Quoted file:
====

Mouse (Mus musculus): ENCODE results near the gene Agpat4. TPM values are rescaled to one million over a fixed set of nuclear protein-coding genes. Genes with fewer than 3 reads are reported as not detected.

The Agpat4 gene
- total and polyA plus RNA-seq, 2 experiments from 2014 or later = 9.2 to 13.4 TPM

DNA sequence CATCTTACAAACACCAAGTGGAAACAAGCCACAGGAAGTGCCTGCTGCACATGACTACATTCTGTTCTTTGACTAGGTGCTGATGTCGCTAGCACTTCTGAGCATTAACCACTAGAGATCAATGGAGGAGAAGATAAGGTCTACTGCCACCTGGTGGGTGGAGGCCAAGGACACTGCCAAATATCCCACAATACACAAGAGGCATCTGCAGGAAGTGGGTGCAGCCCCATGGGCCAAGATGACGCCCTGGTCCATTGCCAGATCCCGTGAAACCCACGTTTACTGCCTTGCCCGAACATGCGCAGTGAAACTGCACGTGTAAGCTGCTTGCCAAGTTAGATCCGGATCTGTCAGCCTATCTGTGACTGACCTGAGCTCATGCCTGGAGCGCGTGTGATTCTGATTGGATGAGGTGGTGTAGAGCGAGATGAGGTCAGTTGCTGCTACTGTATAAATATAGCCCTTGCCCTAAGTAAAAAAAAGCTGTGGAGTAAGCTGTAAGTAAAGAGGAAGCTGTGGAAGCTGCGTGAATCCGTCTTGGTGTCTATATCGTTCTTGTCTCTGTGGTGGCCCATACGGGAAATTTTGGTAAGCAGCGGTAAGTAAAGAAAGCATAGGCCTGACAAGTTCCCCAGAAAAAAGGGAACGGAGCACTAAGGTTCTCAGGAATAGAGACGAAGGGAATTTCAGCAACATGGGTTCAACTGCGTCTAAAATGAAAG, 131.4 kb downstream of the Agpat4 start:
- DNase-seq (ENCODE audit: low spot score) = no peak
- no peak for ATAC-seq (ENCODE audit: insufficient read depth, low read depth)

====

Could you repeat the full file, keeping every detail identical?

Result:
Mouse (Mus musculus): ENCODE results near the gene Agpat4. TPM values are rescaled to one million over a fixed set of nuclear protein-coding genes. Genes with fewer than 3 reads are reported as not detected.

The Agpat4 gene
- total and polyA plus RNA-seq, 2 experiments from 2014 or later = 9.2 to 13.4 TPM

DNA sequence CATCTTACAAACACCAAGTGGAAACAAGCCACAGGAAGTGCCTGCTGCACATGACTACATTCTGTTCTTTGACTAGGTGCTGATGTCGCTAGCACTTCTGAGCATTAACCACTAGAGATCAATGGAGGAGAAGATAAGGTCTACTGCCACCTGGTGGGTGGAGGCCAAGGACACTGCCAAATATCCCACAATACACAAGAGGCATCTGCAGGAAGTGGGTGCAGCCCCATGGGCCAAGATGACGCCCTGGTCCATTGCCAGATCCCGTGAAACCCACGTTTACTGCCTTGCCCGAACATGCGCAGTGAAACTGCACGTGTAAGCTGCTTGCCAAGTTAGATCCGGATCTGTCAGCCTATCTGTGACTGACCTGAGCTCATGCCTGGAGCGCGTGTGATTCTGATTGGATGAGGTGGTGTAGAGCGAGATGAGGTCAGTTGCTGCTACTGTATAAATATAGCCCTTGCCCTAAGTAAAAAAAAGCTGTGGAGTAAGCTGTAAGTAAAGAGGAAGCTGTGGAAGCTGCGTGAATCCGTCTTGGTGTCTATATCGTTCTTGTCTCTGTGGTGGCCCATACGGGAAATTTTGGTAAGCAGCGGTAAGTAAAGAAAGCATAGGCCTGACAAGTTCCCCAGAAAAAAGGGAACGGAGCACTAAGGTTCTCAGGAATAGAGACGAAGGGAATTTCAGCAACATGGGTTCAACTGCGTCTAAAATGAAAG, 131.4 kb downstream of the Agpat4 start:
- DNase-seq (ENCODE audit: low spot score) = no peak
- no peak for ATAC-seq (ENCODE audit: insufficient read depth, low read depth)